For now, operations are a "manual" process — labor-intensive but manageable because of dedicated academic student services staff. Larry Graves, registrar and director of admissions for UW Colleges, explained that because the UW Colleges faculty did not create new courses or policy to support the AAS degree in the UW Flex format, they could use their existing functions and setup. "It came with pains, but that is always to be expected with any new program," Graves said.

One operational challenge has been that federal financial aid rules and regulations are not compatible with direct-assessment CBE programs. For example, for a self-paced program, what constitutes a "halftime" student? And how do you measure "satisfactory academic progress?"

In January 2014, we began working with the U.S. Department of Education on our Title IV eligibility for direct-assessment CBE programs, which was part of President Obama's agenda to make college affordable.15 The challenging part in this process was that we were applying for financial aid for "non-term," which hasn't been done before. Only two other direct-assessment programs had been approved, and both were for non-standard term.

Eager to expand access to the non-term UW Flex, federal officials helped us shape our application as they fine-tuned their expectations. This eight-month, iterative process culminated in early September 2014, when UW Colleges received approval to award aid for non-term CBE.16 To provide some relief during this eight-month period, we offered tuition reductions for qualified students.

The UW System Board of Regents supported us in this process. As Board of Regents President Michael J. Falbo noted, "this decision by the Department of Education will move the UW Flexible Option to the next level, and reaffirms UW System's standing as an innovative educational leader."17

Now we can award financial aid on the basis of students completing competencies without having to convert them into credits. UW Flex students can be awarded aid as if they're in a brick-and-mortar program. From a student's perspective, differences in how financial aid is awarded might seem subtle. From a program level, however, it means we can run UW Flex the way we want to, free from the credit-hour currency.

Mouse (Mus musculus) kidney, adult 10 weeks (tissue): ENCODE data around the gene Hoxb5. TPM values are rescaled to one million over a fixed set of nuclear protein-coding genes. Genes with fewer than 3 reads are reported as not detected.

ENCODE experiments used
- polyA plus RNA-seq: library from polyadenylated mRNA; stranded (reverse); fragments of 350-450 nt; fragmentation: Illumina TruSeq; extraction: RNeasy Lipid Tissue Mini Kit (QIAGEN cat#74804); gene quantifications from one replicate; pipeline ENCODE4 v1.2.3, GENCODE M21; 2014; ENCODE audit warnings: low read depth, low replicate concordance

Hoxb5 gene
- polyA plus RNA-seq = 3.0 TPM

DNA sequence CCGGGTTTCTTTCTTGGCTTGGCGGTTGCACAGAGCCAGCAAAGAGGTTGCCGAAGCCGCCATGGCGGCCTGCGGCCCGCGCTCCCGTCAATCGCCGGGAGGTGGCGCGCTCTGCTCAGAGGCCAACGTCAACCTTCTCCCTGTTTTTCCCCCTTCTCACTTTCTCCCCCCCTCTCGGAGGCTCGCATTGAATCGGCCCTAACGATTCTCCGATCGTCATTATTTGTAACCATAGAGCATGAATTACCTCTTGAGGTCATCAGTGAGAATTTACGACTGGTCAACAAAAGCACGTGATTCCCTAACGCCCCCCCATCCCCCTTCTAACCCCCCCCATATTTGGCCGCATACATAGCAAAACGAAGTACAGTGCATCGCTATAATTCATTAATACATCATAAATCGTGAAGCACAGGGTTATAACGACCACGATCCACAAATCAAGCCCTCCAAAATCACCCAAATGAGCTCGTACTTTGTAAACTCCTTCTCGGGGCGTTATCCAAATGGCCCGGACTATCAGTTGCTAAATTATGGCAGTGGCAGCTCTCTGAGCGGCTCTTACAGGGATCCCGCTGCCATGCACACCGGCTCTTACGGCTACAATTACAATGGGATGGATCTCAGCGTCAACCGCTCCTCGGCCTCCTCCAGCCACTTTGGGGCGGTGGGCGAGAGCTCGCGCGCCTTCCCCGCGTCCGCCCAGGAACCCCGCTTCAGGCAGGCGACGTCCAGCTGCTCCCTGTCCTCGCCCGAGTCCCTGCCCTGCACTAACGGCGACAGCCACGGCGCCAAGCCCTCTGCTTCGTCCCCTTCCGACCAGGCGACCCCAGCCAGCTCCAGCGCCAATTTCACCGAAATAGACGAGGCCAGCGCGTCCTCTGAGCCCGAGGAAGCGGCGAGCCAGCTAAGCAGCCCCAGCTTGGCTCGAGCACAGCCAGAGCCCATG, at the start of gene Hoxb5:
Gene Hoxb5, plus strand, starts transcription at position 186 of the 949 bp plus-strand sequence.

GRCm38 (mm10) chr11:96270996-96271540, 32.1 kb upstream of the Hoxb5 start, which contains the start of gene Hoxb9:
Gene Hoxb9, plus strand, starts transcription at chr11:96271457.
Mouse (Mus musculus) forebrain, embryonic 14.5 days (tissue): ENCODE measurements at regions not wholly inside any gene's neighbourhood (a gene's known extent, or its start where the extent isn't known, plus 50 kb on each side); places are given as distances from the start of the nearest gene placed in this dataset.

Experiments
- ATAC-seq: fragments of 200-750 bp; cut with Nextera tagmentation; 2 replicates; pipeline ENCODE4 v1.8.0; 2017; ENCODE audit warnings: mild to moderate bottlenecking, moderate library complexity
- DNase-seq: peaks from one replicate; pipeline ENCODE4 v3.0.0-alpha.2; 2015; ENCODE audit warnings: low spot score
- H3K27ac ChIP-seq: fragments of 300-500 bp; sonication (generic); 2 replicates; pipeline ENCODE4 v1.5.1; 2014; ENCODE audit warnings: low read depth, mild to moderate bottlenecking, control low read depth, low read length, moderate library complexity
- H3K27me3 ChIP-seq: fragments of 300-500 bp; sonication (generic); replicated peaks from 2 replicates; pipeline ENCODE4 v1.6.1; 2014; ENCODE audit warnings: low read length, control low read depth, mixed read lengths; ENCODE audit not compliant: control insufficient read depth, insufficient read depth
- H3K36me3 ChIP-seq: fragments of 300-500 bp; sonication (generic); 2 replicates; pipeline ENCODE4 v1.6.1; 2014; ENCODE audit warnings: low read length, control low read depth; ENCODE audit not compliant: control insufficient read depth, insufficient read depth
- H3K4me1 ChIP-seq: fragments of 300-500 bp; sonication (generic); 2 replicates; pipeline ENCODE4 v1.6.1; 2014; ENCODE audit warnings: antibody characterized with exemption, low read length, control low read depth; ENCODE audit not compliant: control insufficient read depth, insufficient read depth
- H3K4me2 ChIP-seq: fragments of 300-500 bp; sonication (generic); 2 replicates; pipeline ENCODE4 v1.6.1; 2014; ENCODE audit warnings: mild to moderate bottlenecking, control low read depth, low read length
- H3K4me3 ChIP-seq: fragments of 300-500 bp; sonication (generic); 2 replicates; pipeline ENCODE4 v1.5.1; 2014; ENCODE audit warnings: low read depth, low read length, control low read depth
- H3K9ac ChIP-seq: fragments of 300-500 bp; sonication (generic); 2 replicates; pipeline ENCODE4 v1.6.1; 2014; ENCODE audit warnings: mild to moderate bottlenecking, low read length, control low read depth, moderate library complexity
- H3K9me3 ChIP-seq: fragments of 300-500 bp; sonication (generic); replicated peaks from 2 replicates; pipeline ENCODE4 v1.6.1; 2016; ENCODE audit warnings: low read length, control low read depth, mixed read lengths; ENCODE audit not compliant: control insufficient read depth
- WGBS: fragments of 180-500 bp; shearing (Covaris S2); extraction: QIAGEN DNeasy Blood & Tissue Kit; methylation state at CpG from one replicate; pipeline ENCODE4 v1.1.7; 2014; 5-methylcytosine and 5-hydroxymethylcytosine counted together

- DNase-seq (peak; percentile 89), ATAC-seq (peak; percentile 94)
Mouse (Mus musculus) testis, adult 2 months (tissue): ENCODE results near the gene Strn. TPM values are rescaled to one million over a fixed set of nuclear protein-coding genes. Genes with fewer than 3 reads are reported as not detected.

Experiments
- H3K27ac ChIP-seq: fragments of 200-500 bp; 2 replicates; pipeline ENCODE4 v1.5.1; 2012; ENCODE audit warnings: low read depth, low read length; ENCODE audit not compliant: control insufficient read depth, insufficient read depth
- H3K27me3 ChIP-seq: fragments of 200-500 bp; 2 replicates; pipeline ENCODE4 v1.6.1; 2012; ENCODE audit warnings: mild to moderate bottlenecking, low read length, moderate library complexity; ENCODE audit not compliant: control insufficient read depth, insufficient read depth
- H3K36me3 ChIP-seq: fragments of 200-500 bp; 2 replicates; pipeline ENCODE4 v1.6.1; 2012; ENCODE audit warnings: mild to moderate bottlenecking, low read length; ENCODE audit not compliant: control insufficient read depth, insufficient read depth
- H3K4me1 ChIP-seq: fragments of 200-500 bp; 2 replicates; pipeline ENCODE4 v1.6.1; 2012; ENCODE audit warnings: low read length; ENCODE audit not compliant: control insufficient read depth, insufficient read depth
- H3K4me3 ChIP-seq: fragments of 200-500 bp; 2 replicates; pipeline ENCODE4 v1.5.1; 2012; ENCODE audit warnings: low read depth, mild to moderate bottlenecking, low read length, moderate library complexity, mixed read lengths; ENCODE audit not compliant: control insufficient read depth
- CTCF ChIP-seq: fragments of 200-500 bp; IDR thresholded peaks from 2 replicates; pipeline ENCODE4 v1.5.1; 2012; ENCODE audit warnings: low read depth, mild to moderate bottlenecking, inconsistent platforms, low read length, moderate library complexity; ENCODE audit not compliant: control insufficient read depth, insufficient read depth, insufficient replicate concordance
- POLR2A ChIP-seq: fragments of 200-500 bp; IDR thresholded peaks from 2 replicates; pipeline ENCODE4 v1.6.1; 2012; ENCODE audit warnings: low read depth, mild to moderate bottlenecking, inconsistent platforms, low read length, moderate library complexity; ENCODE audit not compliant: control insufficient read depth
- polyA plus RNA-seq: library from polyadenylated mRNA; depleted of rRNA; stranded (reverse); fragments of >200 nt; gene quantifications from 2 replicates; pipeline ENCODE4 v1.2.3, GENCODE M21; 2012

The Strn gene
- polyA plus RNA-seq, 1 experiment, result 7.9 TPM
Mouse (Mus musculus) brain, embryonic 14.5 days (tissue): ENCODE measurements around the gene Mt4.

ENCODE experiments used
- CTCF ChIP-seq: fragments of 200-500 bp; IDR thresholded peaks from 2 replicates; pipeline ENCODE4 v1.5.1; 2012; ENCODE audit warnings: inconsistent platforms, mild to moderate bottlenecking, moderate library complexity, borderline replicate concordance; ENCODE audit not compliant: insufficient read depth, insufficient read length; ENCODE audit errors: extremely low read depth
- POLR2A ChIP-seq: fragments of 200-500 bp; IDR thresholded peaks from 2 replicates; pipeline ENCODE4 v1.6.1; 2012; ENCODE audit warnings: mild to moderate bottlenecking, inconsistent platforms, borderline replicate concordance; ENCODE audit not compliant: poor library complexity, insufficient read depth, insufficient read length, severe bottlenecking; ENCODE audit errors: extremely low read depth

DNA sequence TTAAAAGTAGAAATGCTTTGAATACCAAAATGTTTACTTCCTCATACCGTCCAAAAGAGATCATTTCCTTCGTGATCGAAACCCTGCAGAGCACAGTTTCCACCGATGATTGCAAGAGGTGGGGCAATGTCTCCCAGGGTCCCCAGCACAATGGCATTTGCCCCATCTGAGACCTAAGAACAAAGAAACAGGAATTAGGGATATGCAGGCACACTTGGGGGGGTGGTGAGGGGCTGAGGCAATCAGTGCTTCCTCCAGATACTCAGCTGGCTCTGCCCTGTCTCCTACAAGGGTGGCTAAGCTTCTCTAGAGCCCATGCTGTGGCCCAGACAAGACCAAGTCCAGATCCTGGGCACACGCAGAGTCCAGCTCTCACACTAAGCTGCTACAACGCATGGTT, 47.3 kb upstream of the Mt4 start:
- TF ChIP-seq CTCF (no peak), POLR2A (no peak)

To evaluate their eligibility for tuition and living expenses, students complete the Free Application for Federal Student Aid. Although the Department of Education's recent approval applies only to UW Colleges' AAS program, it blazes a trail for other CBE programming in the UW System and beyond. We have already submitted an application for UW-Milwaukee's UW Flex programs; because we're following the same template as for the AAS, we assume the process will be smoother and hope for approval by the beginning of 2015.

The Flex Business Model

Another innovative element of UW Flex is the cost-recovery business model, which requires start-up funds but no ongoing state or UW System support. As we build capacity, we will scale up. We estimate that each program will break even in about three to five years based on enrollments; thereafter, programs will allow for revenue sharing among our partner institutions.

Enrollment is by subscription period. Fitch, for example, paid $2,250 for a three-month all-you-can learn subscription period from May through July 2014, and began his second three-month subscription period in October. Subscription periods begin each month rather than being term-based.

We also offer an option to pay $900 for one program competency at a time. We designed that alternative to accommodate hospital nurses — because many hospitals reimburse nurses for one continuing education course per semester — but the single program competency is open to all UW Flex students. So far, enrollment is split about 50–50 between the two payment options.

Our business model depends on meeting market needs, so we began with areas that are most needed for economic and civic health. These areas include Fitch's field of IT and the nursing program, which health care administrators like Mary Beth Kingston, executive vice president and chief nursing officer of Aurora Health Care in Milwaukee, highly value. Said Kingston:

"The demand for nurses is growing, particularly for those with a bachelor of science in nursing. The UW Flexible Option RN to BSN program allows working nurses with busy lives an opportunity to seamlessly move forward in their careers. At the same time, they're bringing new ideas to their workplace. It's a win-win."

The Future of UW Flex

Future success depends on having the right program array to meet demands. We'll soon expand; three programs are in the pipeline:

  • UW-Parkside bachelor's degree in integrative professional studies,
  • UW-Madison alcohol and drug counselor certificate, and
  • UW-Stevens Point master's degree in geographic information systems.